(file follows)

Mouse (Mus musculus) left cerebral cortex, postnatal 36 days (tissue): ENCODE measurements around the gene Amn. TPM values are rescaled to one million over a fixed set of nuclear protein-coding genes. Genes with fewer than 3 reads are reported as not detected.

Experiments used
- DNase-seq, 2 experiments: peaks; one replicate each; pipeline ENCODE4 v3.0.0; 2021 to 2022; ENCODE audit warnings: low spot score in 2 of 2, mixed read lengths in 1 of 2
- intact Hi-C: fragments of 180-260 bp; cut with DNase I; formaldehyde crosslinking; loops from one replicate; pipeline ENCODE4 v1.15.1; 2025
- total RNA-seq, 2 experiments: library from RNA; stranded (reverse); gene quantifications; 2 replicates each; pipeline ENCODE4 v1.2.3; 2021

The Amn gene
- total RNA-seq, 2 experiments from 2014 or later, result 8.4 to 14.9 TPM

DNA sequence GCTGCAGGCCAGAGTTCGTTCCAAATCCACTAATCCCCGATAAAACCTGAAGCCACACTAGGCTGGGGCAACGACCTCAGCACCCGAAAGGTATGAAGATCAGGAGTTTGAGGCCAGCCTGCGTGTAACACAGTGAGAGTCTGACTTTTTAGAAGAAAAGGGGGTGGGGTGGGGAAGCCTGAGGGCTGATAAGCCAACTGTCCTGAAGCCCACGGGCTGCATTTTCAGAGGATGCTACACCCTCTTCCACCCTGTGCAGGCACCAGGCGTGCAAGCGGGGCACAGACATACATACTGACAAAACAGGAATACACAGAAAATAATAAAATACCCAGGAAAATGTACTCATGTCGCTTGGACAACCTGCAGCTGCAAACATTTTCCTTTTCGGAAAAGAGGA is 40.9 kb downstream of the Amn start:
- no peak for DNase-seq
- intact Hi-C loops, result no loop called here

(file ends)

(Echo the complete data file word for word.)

Mouse (Mus musculus) left cerebral cortex, postnatal 36 days (tissue): ENCODE measurements around the gene Amn. TPM values are rescaled to one million over a fixed set of nuclear protein-coding genes. Genes with fewer than 3 reads are reported as not detected.

Experiments used
- DNase-seq, 2 experiments: peaks; one replicate each; pipeline ENCODE4 v3.0.0; 2021 to 2022; ENCODE audit warnings: low spot score in 2 of 2, mixed read lengths in 1 of 2
- intact Hi-C: fragments of 180-260 bp; cut with DNase I; formaldehyde crosslinking; loops from one replicate; pipeline ENCODE4 v1.15.1; 2025
- total RNA-seq, 2 experiments: library from RNA; stranded (reverse); gene quantifications; 2 replicates each; pipeline ENCODE4 v1.2.3; 2021

The Amn gene
- total RNA-seq, 2 experiments from 2014 or later, result 8.4 to 14.9 TPM

DNA sequence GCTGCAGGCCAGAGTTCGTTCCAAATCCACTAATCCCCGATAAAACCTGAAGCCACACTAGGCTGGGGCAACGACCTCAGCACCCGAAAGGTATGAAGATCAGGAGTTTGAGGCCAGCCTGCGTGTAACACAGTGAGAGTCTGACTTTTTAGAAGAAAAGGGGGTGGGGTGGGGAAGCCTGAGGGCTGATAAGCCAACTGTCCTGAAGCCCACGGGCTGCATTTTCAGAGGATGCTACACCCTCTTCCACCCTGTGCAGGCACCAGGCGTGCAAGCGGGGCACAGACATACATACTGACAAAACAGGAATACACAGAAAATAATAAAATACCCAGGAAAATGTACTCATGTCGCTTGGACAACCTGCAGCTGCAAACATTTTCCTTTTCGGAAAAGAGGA is 40.9 kb downstream of the Amn start:
- no peak for DNase-seq
- intact Hi-C loops, result no loop called here